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It is only now that he realizes the superiority of Nature to Science. This truth had been presented to him in the opening chapter but he had failed to see it. He persists in continuing his journey, although he does not know where he is, because he is sure that by following the advice of the townsfolk of Villamojada, «adelante, siempre adelante», he will reach the mines at Socartes. Or, as he declares confidently: «No puedo equivocarme [...]. La ley universal de la locomoción no puede fallar en este momento»(703). The directions seem wonderfully apposite for a 19th century Positivist as Teodoro gleefully remarks: «me gusta esta frase, y si yo tuviera escudo, no le pondría otra divisa» (703). But the further he progresses, the more lost he finds himself. Eventually, he is forced to come to a halt and to sit down on a stone awaiting the appearance of the moon. It is the sweet voice of Nela singing (704) that first brings the oculist some hope of being rescued, although it is Pablo who actually appears first on the scene. There is great irony in the fact that this genius of a doctor is rescued from amidst the thickets and bushes by a blind man and his dog. Galdós certainly gains considerable comic effect in this first chapter. The same heavily ironic note is sounded at the end of the novel too. After a very funny account of the funeral ceremonies and burial, kindly paid for by Florentina (774), Galdós relates that two tourists visit the village and on seeing the impressive gravestone erected to Marianela's memory, conclude «sin más averiguaciones» that she must have been a beautiful, aristocratic lady. Thereupon, they proceed to concoct: a highly romantic account of her life for publication in an English newspaper. As is so often the case in Galdós' work, the use of irony serves to present a serious truth. At the beginning of Marianela, we are shown that the world of Nature does not follow the laws of logic, of science. At the end, we see that Nela is, spiritually, the equal to any high-born, beautiful heroine one may care to imagine. The rest of the novel which flows between these two poles is an illustration of these truths.



Choto compares very favourably with some of the human beings in the story. He can at least appreciate Nela's problems and succeeds in leading Teodoro to her (757).



She has the face «de avecilla graciosa y vivaracha» (720). She would like to be like a bird: «Estaba pensando que por qué no nos daría Dios a nosotras las personas alas para volar como los pájaros» (723). She listens open-mouthed to Pablo's talk on the books his father is reading to him: «Para apoderarse de aquellas esencias y causas de que su amo le hablaba, abría el pico como el pájaro que acecha el vuelo de la mosca que quiere cazar» (724). The reflection of her face in the water of the pond is that of a bird: «la movible fisonomía de pájaro» (725). Nela herself describes her face thus: «esta figurilla de pájaro» (743). Emerging from her basket-bed, she has the appearance of a clam (713).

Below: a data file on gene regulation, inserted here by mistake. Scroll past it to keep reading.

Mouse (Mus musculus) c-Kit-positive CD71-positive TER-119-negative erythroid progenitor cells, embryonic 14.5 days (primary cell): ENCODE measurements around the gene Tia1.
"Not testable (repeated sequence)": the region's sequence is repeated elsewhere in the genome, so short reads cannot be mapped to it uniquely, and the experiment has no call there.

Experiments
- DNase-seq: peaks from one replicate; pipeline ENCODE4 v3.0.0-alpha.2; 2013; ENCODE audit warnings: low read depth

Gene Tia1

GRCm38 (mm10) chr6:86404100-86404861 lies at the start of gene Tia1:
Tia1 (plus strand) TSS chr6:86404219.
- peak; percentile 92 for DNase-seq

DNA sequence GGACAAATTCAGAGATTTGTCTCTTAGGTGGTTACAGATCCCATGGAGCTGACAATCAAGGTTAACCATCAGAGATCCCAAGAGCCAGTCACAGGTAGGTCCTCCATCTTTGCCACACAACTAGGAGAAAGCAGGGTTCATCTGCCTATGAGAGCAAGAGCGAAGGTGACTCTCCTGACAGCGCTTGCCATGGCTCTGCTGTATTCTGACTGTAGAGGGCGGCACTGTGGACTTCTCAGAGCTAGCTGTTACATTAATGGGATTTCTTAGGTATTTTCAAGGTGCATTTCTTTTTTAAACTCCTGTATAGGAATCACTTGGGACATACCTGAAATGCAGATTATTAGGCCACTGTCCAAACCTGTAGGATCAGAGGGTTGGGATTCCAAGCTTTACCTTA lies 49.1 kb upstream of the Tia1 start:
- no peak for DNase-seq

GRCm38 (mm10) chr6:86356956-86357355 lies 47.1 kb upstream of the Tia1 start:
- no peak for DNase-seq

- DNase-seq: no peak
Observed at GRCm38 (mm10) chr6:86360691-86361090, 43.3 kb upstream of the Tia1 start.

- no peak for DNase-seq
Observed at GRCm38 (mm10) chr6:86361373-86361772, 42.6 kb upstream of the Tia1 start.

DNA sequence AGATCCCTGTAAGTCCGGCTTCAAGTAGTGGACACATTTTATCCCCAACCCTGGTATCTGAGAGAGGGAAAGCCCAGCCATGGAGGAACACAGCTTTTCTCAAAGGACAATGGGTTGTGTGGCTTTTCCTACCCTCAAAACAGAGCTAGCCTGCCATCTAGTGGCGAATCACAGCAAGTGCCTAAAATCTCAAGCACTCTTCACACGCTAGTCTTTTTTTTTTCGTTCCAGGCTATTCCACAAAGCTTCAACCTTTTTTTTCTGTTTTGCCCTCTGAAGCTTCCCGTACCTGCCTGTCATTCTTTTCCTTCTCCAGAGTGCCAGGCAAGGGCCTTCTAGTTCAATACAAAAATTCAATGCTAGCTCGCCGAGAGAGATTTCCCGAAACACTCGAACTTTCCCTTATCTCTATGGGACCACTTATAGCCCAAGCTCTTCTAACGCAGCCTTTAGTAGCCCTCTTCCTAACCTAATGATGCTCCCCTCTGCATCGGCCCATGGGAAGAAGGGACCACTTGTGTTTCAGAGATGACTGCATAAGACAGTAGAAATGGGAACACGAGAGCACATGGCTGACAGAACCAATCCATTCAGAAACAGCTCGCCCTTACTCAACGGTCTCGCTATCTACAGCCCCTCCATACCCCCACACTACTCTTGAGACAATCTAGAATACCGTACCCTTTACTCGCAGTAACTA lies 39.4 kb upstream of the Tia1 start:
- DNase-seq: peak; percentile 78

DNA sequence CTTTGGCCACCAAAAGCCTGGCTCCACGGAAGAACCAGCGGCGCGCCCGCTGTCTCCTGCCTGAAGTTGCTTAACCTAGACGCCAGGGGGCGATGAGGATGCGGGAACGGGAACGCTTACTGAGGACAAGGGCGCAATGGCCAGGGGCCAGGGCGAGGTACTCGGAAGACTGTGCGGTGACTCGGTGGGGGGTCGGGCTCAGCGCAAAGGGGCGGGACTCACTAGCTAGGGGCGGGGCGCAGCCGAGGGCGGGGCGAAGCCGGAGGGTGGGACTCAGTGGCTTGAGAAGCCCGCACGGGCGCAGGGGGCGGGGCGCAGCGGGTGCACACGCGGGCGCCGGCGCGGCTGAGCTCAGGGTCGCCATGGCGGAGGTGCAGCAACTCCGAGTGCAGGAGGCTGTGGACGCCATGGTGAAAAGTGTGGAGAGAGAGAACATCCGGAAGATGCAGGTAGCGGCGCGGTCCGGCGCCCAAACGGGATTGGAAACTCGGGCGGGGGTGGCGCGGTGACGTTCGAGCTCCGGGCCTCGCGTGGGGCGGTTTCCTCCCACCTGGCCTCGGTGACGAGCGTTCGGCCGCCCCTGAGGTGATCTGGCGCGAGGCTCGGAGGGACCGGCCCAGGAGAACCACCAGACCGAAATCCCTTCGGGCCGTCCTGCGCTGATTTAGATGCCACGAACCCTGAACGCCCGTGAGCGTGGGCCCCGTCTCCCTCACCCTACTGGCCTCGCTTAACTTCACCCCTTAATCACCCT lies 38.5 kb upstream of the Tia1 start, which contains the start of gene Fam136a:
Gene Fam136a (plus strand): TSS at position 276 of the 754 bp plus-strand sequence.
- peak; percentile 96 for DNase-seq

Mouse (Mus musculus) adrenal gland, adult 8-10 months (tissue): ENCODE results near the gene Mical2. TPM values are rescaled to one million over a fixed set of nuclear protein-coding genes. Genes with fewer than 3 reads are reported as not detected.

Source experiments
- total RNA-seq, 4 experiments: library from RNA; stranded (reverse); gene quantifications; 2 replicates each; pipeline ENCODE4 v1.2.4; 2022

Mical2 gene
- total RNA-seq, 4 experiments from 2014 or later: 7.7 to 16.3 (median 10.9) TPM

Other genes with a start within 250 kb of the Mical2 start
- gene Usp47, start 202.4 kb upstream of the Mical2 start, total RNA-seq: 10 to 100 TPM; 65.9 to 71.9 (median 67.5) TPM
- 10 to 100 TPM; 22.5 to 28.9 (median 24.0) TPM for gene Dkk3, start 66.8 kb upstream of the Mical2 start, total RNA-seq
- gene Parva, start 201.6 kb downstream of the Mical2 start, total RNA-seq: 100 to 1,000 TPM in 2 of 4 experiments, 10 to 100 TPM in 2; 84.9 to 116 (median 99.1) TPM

For a more detailed examination of her charity, see J. L. Brooks, «The Character of Doña Guillermina Pacheco in Galdós' novel Fortunata y Jacinta», Bulletin of Hispanic Studies, XXXVIII (1961), 86-94.



There are two excellent studies of these «spiritual» novels in volume II of Anales galdosianos (1967). See Ciriaco Morón Arroyo, «Nazarín y Halma: sentido y unidad», 67-81; and A. A. Parker, «Nazarín, or the Passion of Our Lord Jesus Christ According to Galdós», 83-101.



See Vera Colin, «A Note on Tolstoy and Galdós», Anales galdosianos, II (1967), 155-68. Also by the same writer, «Tolstoy and Galdós' Santiuste: Their Ideology on War and Their Spiritual Conversion», Hispania, LIII (1970), 836-41. See also the article by Parker cited in previous note.



For a comprehensive study of her character, see Robert M. Russell, «The Christ Figure in Misericordia», Anales galdosianos, II (1967), 103-30. For a wider study of the theme of charity in this novel, see J. E. Varey, «Charity in Misericordia», Galdós Studies (London, 1970), 164-94.



Montesinos, I, 241.



This view, first put forward by Casalduero in his Vida y obra de Galdós (Buenos Aires, 1943), has been accepted by the majority of subsequent writers on Galdós. A recent exception, however, is R. Cardwell's «Galdós' early novels and the segunda manera: a case for a total view», Renaissance and Modern Studies, XV (1971), 44-62. For a discussion of naturalism in La desheredada see C. Rovetta, «El naturalismo de Galdós en La desheredada», Nosotros, No. 84 (March 1943), and Eamnon Rodgers, «Galdós' La desheredada and naturalism», BHS, XLV (1968), 285-98.



For an account of the critical reaction to naturalism prior to La cuestión palpitante see W. T. Pattison, El naturalismo español (Madrid, 1965).